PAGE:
If supermarkets are changing their prices–and there are dozens of reasons why they change them–our analysis suggest that Amazon’s acquisition of Whole Foods isn’t one of them.

A line-up of organic food prices

Here’s a look at some of the most widely stocked and advertised organic produce products and how their prices have changed since the takeover.

Another featured Amazon sale item, organic bananas, are consistently priced throughout the year. Ahead of the deal, the premium for the organic variety was consistently higher on a year over year basis. Since Amazon took over, the premium on organic has been both lower and higher looking year-over-year.

Bags of organic baby carrots got slightly cheaper into September and October. Looking back a year, however, the same thing happened. The premium for organic, however, is higher than a year prior.

One of the most popular items for stores to advertise, the promotional prices of red seedless grapes, have hardly changed in months.

Organic mango prices jumped in the final week of September after remaining steady for weeks. Conventionally grown mangoes haven’t moved as much. It’s a similar trend to a year prior. In late September organic mangoes got expensive, while conventional mangoes did not. The premiums paid for an organic mango are lower than a year prior.

The end of summer also brought an end to cheap organic blueberries. By the middle of September last year, no stores surveyed by the USDA were advertising their blueberry prices. This year, there were still ads for both conventional and organic varieties into October, with organic prices hitting a 52-week high, creating the largest price premium of the year.

The prices of organic yellow onions have stayed consistent with price levels from a year ago. The premium for organic has been about the same as well, though the most recent figures show a year-over-year divergence.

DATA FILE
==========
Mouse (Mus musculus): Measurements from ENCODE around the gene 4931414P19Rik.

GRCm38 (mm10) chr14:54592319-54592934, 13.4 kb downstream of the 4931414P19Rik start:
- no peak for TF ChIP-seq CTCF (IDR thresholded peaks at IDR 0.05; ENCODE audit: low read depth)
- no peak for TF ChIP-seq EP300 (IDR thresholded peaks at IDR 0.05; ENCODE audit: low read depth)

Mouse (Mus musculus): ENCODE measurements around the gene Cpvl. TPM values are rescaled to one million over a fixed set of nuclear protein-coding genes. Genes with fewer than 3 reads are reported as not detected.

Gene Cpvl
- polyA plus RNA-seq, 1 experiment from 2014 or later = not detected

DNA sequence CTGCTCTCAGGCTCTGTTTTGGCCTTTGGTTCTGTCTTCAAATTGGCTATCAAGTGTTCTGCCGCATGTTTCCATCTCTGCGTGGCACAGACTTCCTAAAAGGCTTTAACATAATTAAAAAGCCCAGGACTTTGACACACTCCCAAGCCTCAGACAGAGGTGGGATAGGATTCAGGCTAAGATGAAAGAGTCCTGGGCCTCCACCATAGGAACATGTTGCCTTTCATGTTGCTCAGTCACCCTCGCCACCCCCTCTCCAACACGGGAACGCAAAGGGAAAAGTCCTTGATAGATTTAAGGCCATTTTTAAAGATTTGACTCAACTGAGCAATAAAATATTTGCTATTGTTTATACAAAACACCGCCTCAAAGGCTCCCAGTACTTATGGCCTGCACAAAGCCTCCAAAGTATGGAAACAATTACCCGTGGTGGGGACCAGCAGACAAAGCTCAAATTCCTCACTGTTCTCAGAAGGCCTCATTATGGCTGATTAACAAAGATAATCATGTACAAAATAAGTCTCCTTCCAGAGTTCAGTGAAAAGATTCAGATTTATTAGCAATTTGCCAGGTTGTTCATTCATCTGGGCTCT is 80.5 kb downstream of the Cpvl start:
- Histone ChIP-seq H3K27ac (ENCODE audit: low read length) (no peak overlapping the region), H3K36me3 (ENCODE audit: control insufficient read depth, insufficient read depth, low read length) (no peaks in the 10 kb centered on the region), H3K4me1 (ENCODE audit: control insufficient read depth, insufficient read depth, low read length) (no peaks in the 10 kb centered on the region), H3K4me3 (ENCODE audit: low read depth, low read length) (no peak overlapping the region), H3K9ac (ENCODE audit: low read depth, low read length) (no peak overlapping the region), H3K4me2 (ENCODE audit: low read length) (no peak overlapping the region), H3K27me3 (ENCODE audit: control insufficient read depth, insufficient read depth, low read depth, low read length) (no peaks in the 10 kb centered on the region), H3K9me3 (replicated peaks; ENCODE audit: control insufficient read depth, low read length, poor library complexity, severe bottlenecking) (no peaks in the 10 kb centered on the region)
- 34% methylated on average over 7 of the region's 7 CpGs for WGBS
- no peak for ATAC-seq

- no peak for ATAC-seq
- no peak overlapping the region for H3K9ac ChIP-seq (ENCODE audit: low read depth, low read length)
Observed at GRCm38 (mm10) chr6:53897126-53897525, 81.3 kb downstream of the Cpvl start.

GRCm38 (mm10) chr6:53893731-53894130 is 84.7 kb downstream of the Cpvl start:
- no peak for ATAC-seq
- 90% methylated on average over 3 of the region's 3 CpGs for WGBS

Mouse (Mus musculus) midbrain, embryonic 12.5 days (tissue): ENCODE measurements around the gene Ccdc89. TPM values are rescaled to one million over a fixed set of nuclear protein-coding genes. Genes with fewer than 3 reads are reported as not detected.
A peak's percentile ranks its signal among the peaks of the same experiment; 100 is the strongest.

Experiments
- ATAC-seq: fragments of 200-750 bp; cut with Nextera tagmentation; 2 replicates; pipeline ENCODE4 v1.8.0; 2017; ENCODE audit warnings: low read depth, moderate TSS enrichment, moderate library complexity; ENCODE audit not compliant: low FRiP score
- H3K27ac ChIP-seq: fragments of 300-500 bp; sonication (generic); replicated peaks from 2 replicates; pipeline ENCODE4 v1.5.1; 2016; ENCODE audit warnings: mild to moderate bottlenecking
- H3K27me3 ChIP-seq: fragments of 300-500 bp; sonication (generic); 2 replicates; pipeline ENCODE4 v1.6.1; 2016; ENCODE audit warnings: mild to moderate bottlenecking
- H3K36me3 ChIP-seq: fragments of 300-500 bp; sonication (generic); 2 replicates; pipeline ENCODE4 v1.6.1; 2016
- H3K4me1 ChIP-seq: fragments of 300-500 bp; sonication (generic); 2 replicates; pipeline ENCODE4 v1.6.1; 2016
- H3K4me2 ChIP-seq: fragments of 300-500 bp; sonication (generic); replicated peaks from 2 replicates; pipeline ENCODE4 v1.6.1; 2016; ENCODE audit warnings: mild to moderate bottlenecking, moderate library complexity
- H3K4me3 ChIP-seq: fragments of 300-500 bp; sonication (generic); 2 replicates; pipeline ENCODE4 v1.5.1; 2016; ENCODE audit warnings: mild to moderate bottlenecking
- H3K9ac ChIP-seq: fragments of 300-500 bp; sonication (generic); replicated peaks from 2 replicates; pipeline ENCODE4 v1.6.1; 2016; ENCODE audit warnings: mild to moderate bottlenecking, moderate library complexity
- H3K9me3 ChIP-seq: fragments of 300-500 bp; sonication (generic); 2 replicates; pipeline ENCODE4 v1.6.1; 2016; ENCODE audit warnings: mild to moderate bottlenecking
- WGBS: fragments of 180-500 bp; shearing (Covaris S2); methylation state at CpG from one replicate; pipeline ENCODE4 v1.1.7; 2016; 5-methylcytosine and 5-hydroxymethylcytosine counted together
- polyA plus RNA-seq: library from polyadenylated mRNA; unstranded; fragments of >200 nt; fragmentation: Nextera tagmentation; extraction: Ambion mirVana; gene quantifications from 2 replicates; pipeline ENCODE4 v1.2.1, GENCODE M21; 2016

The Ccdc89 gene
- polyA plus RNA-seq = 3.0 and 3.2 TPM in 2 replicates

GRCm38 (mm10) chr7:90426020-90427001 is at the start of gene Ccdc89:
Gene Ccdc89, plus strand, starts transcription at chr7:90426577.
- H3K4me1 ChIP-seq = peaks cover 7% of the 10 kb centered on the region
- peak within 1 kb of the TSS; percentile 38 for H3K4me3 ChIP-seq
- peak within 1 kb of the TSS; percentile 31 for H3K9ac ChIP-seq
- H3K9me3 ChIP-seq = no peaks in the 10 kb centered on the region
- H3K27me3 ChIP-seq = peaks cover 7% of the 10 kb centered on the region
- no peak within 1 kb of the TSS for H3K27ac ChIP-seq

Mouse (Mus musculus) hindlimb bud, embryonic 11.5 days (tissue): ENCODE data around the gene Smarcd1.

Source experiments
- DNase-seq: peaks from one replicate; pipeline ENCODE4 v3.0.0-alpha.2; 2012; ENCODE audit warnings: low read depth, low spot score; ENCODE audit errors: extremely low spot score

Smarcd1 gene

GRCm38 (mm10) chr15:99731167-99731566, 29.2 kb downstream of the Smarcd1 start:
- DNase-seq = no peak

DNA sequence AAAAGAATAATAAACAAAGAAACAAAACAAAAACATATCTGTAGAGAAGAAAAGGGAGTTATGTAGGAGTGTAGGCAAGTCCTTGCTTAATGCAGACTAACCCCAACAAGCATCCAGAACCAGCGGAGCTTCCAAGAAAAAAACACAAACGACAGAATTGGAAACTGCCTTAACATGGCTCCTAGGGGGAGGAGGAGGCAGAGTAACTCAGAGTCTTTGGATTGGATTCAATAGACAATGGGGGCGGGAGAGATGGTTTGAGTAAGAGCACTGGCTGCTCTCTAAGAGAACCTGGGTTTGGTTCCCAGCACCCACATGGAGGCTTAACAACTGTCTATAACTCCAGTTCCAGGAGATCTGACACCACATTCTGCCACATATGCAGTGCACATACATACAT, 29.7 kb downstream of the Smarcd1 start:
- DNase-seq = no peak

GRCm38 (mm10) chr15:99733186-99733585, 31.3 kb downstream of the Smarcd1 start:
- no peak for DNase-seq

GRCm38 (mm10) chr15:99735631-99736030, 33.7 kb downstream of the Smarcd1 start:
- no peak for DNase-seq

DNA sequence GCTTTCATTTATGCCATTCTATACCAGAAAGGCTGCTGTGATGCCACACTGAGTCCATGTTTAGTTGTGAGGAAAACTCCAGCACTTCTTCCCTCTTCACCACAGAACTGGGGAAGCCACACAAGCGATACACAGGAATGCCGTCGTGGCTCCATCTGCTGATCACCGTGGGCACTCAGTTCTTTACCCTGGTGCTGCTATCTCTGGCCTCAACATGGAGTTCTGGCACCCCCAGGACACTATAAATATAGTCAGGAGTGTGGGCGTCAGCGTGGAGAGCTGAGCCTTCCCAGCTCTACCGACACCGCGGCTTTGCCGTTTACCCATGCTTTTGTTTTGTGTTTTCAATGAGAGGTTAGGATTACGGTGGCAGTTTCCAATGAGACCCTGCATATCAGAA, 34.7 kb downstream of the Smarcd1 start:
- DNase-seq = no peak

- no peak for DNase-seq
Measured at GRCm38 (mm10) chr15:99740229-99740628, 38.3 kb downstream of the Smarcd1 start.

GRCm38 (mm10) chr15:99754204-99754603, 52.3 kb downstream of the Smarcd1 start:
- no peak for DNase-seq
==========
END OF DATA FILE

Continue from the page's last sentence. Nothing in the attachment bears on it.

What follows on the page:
Organic cauliflowers are being advertised at higher prices this year while prices of the conventionally grown varieties have stayed consistent. As such the premium for organic was much higher than the year prior until organic prices dropped in the first week of October.

Behind the deals

The data analyzed here is derived from a weekly survey of thousands of supermarket locations’ advertising circulars. The prices are not representative of all in-store prices, just those prices which supermarket companies are actively promoting to their customers.

Of course, the motivations for advertising a product can be myriad. Produce needs to be sold before it spoils and organic products are typically less hearty. Advertising deals can bring shoppers into the store to clear the shelves.

But advertising can also promote a false perception of a deal to an uneducated consumer, increasing margins. When Amazon first announced it was discounting prices at Whole Foods, the company described the celebratory sales as a ‘down payment’ on the company’s vision to make natural and organic food affordable. Given how little prices have changed, it looks like the behemoth still has a ways to go before they’ve made good on their promise.